The EU funded SPLASH project (Coordinating European Water Research for Poverty Reduction, http://www.splash-era.net/) has thus included in its activities the writing of this report on Using modern decision support systems for evidence based policy making in IWRM developing countries with a general objective to harness the potential of modern decision support systems for policy making in the field of integrated water resources management in developing countries.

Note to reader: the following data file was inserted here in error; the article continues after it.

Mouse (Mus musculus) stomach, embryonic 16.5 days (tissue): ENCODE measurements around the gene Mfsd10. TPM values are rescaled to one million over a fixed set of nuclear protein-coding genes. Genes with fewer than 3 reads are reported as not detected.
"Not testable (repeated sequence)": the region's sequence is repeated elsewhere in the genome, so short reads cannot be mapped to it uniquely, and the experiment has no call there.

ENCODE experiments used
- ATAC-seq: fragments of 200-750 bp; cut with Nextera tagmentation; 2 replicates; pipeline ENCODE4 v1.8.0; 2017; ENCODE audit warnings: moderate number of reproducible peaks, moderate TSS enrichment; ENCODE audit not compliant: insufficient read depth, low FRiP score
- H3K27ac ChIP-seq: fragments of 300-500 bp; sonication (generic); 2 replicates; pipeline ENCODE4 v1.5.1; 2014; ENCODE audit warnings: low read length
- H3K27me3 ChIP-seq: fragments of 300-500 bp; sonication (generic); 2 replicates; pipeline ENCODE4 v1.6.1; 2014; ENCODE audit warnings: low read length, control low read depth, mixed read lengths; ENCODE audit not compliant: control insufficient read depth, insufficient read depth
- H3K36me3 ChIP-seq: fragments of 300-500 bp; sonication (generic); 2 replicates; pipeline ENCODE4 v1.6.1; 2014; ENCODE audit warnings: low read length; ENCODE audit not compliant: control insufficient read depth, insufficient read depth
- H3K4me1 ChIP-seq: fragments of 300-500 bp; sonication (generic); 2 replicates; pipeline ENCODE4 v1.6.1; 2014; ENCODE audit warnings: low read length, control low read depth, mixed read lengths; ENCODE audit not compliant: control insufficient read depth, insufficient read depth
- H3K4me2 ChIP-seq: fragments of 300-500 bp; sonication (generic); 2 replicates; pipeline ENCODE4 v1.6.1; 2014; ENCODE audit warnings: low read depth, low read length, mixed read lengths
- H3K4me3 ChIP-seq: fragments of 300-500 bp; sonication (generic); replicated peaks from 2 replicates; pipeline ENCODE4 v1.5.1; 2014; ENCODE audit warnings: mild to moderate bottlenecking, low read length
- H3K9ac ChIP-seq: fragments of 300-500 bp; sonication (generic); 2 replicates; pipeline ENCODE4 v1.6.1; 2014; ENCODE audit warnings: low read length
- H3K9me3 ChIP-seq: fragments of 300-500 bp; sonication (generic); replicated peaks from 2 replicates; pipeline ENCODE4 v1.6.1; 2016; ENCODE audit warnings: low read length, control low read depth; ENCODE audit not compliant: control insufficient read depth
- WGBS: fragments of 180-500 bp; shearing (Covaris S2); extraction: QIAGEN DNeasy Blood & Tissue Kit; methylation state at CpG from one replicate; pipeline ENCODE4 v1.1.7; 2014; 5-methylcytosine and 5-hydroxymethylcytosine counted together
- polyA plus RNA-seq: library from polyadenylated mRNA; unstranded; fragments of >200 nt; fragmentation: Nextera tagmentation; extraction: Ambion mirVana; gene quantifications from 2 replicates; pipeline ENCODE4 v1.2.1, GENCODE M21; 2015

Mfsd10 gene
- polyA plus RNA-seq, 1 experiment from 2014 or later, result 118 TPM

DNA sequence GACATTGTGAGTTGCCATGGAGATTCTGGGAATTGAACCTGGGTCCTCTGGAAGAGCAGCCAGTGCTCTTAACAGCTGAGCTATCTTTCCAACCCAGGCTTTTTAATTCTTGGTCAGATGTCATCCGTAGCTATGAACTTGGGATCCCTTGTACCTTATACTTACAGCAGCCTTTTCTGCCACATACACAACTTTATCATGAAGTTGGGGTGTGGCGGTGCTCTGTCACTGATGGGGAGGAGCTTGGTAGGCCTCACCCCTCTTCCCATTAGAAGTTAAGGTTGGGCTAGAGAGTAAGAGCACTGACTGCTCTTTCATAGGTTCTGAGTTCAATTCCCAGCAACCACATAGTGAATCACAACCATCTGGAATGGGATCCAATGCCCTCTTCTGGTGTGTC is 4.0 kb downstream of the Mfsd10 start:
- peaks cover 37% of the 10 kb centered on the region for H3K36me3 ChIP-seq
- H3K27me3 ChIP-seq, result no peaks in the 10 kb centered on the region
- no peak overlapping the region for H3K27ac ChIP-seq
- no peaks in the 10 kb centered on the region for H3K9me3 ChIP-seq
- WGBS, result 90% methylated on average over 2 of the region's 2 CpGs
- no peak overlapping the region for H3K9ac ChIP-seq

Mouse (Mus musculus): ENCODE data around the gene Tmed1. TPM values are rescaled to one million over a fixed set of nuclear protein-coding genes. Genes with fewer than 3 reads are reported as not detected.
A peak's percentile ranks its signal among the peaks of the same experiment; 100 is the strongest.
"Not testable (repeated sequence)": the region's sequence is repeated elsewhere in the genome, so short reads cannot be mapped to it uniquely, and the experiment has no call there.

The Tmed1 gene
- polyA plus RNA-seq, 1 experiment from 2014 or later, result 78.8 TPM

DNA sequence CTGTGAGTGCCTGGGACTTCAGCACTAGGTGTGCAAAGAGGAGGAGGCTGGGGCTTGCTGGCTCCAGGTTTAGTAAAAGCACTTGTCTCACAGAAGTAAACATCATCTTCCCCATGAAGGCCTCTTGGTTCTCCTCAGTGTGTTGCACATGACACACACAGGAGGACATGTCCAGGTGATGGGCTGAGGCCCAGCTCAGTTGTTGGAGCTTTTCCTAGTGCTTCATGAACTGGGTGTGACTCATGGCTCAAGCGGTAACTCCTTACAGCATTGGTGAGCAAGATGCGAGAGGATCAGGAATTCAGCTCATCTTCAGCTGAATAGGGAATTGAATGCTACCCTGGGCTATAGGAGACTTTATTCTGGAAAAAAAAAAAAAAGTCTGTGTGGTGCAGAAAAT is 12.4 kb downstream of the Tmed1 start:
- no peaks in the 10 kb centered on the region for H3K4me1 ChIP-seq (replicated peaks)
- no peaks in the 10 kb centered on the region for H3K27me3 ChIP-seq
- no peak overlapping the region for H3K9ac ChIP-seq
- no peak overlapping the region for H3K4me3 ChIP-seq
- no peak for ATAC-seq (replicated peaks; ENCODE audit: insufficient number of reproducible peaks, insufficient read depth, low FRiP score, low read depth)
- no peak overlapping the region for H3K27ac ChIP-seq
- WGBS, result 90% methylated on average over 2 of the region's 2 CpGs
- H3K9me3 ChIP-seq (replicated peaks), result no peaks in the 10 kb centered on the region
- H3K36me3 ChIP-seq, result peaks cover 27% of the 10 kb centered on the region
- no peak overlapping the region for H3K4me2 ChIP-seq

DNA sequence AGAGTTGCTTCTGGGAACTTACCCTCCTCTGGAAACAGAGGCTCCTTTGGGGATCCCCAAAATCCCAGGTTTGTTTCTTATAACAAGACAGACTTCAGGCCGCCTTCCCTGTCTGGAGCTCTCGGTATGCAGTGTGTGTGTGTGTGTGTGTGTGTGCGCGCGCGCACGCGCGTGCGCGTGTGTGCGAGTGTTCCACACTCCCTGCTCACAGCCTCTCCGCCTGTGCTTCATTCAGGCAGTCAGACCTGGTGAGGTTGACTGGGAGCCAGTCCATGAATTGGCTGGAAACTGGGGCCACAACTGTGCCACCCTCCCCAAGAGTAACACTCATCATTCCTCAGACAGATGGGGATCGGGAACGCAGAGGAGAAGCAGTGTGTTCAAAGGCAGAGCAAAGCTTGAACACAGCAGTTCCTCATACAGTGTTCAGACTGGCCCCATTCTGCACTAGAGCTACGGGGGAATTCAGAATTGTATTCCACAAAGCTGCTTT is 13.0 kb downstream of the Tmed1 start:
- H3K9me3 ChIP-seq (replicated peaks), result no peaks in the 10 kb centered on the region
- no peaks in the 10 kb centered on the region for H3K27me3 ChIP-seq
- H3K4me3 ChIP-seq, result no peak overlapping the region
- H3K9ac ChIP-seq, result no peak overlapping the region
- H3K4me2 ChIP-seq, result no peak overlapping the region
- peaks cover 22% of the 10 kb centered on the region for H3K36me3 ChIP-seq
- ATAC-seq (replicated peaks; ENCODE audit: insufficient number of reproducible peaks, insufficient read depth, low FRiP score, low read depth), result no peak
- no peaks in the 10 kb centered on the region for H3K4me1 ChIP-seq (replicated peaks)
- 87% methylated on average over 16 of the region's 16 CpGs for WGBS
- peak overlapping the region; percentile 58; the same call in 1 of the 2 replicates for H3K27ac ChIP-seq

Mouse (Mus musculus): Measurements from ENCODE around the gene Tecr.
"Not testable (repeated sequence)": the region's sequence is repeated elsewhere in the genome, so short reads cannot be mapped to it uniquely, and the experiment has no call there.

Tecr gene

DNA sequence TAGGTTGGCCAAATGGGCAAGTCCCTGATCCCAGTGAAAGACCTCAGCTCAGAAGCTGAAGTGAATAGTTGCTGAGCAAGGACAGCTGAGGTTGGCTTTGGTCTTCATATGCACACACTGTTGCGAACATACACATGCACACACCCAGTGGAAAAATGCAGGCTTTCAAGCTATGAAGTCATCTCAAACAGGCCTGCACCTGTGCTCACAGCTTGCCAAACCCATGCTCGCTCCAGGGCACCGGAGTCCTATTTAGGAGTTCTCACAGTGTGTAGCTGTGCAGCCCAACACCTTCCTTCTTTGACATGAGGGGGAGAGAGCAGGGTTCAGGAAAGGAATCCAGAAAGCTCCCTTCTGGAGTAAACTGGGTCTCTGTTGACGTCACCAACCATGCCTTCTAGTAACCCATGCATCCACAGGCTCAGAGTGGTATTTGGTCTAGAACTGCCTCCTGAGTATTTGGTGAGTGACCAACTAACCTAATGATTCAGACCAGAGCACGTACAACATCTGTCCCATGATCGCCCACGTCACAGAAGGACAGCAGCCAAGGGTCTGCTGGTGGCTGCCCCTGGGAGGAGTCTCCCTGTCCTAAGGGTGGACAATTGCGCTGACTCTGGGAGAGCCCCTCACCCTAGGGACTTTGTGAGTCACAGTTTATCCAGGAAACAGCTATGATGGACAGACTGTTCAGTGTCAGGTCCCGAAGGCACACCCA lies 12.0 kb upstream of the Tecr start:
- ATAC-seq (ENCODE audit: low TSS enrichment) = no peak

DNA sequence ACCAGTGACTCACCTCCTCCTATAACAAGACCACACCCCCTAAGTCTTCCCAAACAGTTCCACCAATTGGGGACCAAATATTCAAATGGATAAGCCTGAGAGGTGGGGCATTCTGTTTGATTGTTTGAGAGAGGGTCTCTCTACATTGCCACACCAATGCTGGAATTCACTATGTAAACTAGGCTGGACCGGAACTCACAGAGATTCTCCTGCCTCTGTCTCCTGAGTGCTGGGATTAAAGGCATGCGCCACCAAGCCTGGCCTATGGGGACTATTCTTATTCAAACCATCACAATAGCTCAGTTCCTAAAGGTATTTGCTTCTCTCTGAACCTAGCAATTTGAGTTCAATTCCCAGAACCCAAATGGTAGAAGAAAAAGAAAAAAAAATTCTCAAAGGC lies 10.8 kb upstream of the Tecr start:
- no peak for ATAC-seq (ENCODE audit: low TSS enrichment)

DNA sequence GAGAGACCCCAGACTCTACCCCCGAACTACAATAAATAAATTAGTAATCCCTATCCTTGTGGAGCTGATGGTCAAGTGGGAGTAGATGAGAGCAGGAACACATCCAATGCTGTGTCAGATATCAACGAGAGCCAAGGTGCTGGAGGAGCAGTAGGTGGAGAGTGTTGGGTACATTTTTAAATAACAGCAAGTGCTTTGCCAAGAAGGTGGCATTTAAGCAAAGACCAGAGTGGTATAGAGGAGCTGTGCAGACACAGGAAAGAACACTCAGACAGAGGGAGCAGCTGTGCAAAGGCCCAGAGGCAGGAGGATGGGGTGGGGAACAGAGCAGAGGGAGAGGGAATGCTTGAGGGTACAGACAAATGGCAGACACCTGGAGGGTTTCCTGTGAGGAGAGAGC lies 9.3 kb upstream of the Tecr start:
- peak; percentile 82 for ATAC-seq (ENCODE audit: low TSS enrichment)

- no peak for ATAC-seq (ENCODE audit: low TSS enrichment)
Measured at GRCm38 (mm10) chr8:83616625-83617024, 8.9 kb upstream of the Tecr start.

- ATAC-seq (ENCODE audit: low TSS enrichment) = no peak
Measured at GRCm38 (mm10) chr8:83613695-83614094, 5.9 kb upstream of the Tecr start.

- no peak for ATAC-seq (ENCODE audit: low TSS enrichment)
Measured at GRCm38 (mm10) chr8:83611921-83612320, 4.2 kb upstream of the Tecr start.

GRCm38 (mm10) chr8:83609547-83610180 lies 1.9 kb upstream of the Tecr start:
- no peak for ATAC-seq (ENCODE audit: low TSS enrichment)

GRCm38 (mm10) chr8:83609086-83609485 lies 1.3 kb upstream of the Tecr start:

This study presents a quantitative national assessment of urban water availability and vulnerability for 225 U.S. cities with population greater than 100,000. Here, the urban assessments account for not only renewable water flows, but also the extracted, imported, and stored water that urban systems access through constructed infrastructure. These sources represent important hydraulic components of the urban water supply, yet are typically excluded from water scarcity assessments. Results from this hydraulic-based assessment were compared to those obtained using a more conventional method that estimates scarcity solely based on local renewable flows. The inclusion of hydraulic components increased the mean availability to cities, leading to a significantly lower portion of the total U.S. population considered ‘‘at risk’’ for water scarcity (17%) than that obtained from the runoff method (47%). Water vulnerability was determined based on low-flow conditions, and smaller differences were found for this metric between at-risk populationsusing the runoff (66%) and hydraulic-based (54%) methods. The large increase in the susceptible population between the scarcity measures evaluated using the hydraulic method may better reconcile the seeming contradiction in the United States between perceptions of natural water abundance and widespread water scarcity. Additionally, urban vulnerability measures developed here were validated using a media text analysis. Vulnerability assessments that included hydraulic components were found to correlate with the frequency of urban water scarcity reports in the popular press while runoff-based measures showed no significant correlation, suggesting that hydraulic-based assessments provide better context for understanding the nature and severity of urban water scarcity issues.